The Cradle's Paco Cathcart has curated a thoughtfully multifarious album. Laughing in My Sleep is an impressive collection of 21 tracks, each unapologetic in their rejection of expectations.


Tobin Sprout Goes Americana on 'Empty Horses'

During the heyday of Guided By Voices, Tobin Sprout wasn't afraid to be absurd amongst all that fuzz. Sprout's new album, Empty Horses, is not the Tobin Sprout we know.


'All In: The Fight for Democracy' Spotlights America's Current Voting Restrictions as Jim Crow 2.0

Featuring an ebullient and combative Stacey Abrams, All In: The Fight for Democracy shows just how determined anti-democratic forces are to ensure that certain groups don't get access to the voting booth.


'Transgender Street Legend Vol. 2' Finds Left at London "At My Peak and Still Rising"

"[Pandemic lockdown] has been a detriment to many people's mental health," notes Nat Puff (aka Left at London) around her incendiary, politically-charged new album, "but goddamn it if I haven't been making some bops here and there!"


Daniel Romano's 'How Ill Thy World Is Ordered' Is His Ninth LP of 2020 and It's Glorious

No, this is isn't a typo. Daniel Romano's How Ill Thy World Is Ordered is his ninth full-length release of 2020, and it's a genre-busting thrill ride.


The Masonic Travelers Offer Stirring Rendition of "Rock My Soul" (premiere)

The Last Shall Be First: the JCR Records Story, Volume 1 captures the sacred soul of Memphis in the 1970s and features a wide range of largely forgotten artists waiting to be rediscovered. Hear the Masonic Travelers "Rock My Soul".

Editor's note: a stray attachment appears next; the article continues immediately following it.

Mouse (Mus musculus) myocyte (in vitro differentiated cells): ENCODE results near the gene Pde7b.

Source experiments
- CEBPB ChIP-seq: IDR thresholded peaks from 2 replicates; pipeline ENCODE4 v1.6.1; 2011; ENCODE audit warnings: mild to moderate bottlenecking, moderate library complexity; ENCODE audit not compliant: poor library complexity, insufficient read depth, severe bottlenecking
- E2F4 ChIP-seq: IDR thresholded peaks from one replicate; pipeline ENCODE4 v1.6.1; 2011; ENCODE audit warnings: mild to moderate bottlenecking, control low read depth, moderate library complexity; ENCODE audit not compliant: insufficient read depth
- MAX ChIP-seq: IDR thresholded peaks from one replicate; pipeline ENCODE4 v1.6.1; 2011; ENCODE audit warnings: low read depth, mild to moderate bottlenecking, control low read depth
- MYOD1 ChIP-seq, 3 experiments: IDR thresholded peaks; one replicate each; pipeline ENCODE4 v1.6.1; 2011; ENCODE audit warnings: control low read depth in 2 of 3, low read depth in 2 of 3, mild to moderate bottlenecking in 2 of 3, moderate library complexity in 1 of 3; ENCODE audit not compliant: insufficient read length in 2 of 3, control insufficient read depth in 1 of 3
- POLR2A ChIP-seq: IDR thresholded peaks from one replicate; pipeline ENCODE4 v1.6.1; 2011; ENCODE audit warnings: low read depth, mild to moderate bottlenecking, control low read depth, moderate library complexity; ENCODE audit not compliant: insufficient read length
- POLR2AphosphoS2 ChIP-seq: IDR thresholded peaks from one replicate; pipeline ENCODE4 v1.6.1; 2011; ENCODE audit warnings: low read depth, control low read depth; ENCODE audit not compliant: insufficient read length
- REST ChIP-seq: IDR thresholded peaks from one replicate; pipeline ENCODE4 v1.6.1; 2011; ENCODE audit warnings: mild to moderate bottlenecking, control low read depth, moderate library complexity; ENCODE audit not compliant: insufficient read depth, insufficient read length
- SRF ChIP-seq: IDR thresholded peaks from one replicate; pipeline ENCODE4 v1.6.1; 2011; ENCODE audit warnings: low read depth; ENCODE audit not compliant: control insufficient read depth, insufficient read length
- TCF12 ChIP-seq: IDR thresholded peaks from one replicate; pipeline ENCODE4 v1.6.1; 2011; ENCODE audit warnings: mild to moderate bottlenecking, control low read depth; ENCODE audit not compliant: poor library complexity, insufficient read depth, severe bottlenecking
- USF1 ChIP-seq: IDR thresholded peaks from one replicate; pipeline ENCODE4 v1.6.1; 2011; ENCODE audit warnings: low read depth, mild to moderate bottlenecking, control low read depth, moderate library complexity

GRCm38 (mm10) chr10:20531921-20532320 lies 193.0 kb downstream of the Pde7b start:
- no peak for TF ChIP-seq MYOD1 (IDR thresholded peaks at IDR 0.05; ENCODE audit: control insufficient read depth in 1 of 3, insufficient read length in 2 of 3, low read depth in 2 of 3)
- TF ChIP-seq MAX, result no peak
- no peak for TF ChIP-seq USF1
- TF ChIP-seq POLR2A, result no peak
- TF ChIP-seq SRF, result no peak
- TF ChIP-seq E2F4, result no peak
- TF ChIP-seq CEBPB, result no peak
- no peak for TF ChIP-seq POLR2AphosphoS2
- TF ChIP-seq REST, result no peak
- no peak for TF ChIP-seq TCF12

GLVES Creates Mesmerizing Dark Folktronica on "Heal Me"

Australian First Nations singer-songwriter GLVES creates dense, deep, and darkish electropop that mesmerizes with its blend of electronics and native sounds on "Heal Me".


Otis Junior and Dr. Dundiff Tells Us "When It's Sweet" It's So Sweet

Neo-soul singer Otis Junior teams with fellow Kentuckian Dr. Dundiff and his hip-hop beats for the silky, groovy "When It's Sweet".


Lars and the Magic Mountain's "Invincible" Is a Shoegazey, Dreamy Delight (premiere)

Dutch space pop/psychedelic band Lars and the Magic Mountain share the dreamy and gorgeous "Invincible".


What 'O Brother, Where Art Thou?' Gets Right (and Wrong) About America

Telling the tale of the cyclops through the lens of high and low culture, in O'Brother, Where Art Thou? the Coens hammer home a fatalistic criticism about the ways that commerce, violence, and cosmetic Christianity prevail in American society .


Alexander Wren's "The Earth Is Flat" Wryly Looks at Lost Love (premiere + interview)

Singer-songwriter Alexander Wren's "The Earth Is Flat" is a less a flat-earther's anthem and more a wry examination of heartache.


Big Little Lions' "Distant Air" Is a Powerful Folk-Anthem (premiere)

Folk-pop's Big Little Lions create a powerful anthem with "Distant Air", a song full of sophisticated pop hooks, smart dynamics, and killer choruses.


The Flat Five Invite You to "Look at the Birdy" (premiere)

Chicago's the Flat Five deliver an exciting new single that exemplifies what some have called "twisted sunshine vocal pop".


Brian Bromberg Pays Tribute to Hendrix With "Jimi" (premiere + interview)

Bass giant Brian Bromberg revisits his 2012 tribute to Jimi Hendrix 50 years after his passing, and reflects on the impact Hendrix's music has had on generations.

Jedd Beaudoin

Shirley Collins' ​'Heart's Ease'​ Affirms Her Musical Prowess

Shirley Collins' Heart's Ease makes it apparent these songs do not belong to her as they are ownerless. Collins is the conveyor of their power while ensuring the music maintains cultural importance.


Ignorance, Fear, and Democracy in America

Anti-intellectualism in America is, sadly, older than the nation itself. A new collection of Richard Hofstadter's work from Library of America traces the history of ideas and cultural currents in American society and politics.

By the Book

Democratizing Our Data: A Manifesto (excerpt)

Just as big tech leads world in data for profit, the US government can produce data for the public good, sans the bureaucracy. This excerpt of Julia Lane's Democratizing Our Data: A Manifesto will whet your appetite for disruptive change in data management, which is critical for democracy's survival.

Julia Lane

Collapse Expand Reviews

Collapse Expand Features

PM Picks
Collapse Expand Pm Picks

© 1999-2020 All rights reserved.
PopMatters is wholly independent, women-owned and operated.